Gasc’s many opera credits include La traviata (Paris Opéra, with Jacquot), Così fan tutte (Grand Théâtre de Genève), Guillaume Tell (Zürich Opera), La clemenza di Tito and Manon Lescaut (La Scala, Milan), FalstaffDer Ring des Nibelungen and Andrea Chénier (Opéra Royal de Wallonie), Andrea Chénier (Monte Carlo), Cyrano de Bergerac (Opéra national de Montpellier), Peter Pan (Théâtre du Châtelet), Manon Lescaut (Teatro Regio, Turin) and Cosma’s Marius et Fanny (Marseilles and Avignon). In theatre he has designed costumes for plays by Chekhov, Claudel, Cocteau, Corneille, Dumas fils, Feydeau, Guitry, Ibsen, Kleist, Wilde and Tennessee Williams.


  • Paul Dawson says:

    How does “…my dearest friend Christian Gasc, with whom I had a very close friendship and correspondence until his end” equate with “…die in loneliness, misery and indifference”?

    I’ll sign up to Besset’s tribute rather than Gheorghiu’s.

    • PB says:

      What a mean comment for a heartfelt tribute, and this after somebody’s loss?!
      Unfortunately, great artists have it in their blood not to admit to anyone that they would be so unwell, and most probably his discretion and his dignity brought his miserable death too.
      What is really shameful is that except two publications in France nobody in France even acknoledged his death.
      R.I.P. Christian Gasc!

    • Peter says:

      What was she supposed to do?
      If she knew about this, was she supposed to publically let people know that Gasc had such a terrible situation? Things like this are done with discretion and respect.
      The indifference did not come from her, on the contrary, it seems they were very good friends as she was the first to pay him a wonderful tribute.

  • Evelyn Harrison says:

    This is yet another sad tribute to the coldness and the extremely uncivilised social culture of French society, unparalleled anywhere.

    I lived for eight years in France, first in Nice and then in Paris for seven years. I have also lived in Germany, the Netherlands, Sweden and the United States. Never have I encountered such a primitive and wicked society anywhere else that I have been, a society where indifference to your neighbour is considered “normal” and they cover it up and excuse it as being “discreet”. It has nothing to do with that, it is pure lack of civilisation, selfishness and disinterest in other human beings. I have witnessed no less than two times a sick older neighbour begging and crying for help from other neighbours in the building only to be laughed at and told to “call your son”, or “I’m not your nurse”! I couldn’t believe my eyes and ears, but others have told me that they encountered similar things in France.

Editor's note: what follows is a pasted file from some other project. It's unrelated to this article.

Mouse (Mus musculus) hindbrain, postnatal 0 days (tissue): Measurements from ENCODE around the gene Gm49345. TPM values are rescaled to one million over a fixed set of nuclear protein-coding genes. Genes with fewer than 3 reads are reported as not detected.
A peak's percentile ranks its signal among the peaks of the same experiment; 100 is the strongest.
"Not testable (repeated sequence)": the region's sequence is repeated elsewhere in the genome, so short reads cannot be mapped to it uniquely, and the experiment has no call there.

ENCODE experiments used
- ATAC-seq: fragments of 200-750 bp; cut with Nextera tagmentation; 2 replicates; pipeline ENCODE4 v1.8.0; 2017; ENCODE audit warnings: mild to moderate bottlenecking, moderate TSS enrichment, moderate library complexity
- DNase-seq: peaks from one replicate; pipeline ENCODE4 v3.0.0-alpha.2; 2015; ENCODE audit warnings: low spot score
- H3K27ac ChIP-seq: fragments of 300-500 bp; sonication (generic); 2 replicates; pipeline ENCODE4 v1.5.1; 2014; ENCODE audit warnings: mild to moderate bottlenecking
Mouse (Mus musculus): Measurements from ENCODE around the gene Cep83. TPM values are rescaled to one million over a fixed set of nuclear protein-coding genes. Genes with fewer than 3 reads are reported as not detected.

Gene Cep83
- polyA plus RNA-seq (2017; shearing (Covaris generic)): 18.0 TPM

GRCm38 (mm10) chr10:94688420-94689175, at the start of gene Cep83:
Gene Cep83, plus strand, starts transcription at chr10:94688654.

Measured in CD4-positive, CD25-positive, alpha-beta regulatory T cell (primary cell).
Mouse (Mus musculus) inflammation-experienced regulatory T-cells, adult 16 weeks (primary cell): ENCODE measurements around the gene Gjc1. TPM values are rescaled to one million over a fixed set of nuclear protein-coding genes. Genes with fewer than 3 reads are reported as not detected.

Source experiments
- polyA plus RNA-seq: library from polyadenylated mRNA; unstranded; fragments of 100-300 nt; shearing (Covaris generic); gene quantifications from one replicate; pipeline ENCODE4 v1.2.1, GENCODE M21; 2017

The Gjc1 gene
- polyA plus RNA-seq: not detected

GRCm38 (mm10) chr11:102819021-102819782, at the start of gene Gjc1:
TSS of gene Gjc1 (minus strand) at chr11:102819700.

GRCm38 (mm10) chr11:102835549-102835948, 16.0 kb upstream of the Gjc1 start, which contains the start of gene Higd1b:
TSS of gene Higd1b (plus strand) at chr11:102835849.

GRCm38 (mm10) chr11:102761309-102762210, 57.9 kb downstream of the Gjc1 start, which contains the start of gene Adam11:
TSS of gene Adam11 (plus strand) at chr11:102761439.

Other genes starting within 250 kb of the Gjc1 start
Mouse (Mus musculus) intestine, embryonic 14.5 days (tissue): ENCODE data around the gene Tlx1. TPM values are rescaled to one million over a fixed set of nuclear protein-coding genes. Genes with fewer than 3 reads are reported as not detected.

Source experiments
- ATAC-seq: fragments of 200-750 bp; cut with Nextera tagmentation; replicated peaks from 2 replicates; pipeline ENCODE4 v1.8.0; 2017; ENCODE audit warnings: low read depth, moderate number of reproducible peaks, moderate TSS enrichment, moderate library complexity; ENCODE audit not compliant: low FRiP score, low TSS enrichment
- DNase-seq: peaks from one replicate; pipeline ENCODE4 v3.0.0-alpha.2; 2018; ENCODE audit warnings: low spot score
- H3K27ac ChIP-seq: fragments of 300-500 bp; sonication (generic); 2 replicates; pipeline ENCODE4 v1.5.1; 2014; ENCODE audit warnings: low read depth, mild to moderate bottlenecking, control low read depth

Sadly, this poor man fell victim to that same French indifference, callousness and primitiveness. Shameful society!

  • Anthony Sayer says:

    Interesting. France Musique this morning related nothing of the squalor of his passing, just his accolades.

  • Nigel Barnes says:

    Many of us will no doubt remember the 2003 heat wave in France, where nearly 15,000 French people died, suffocated in their small apartments, nearly all elderly, ignored and neglected by their very own families and their own neighbours!
    This article clearly attributes the blame for this tragedy on the French “lifestyle” and sums it up with this quote from the article:
    – “The French lifestyle has also come under scrutiny, since some of the elderly victims died alone in their homes while families were away on lengthy August holidays. Authorities reportedly had difficulties making contact with survivors who were away on vacation.”
    So, this sort of human neglect seems to be endemic in French society. It is indeed shameful, as is the case reported here.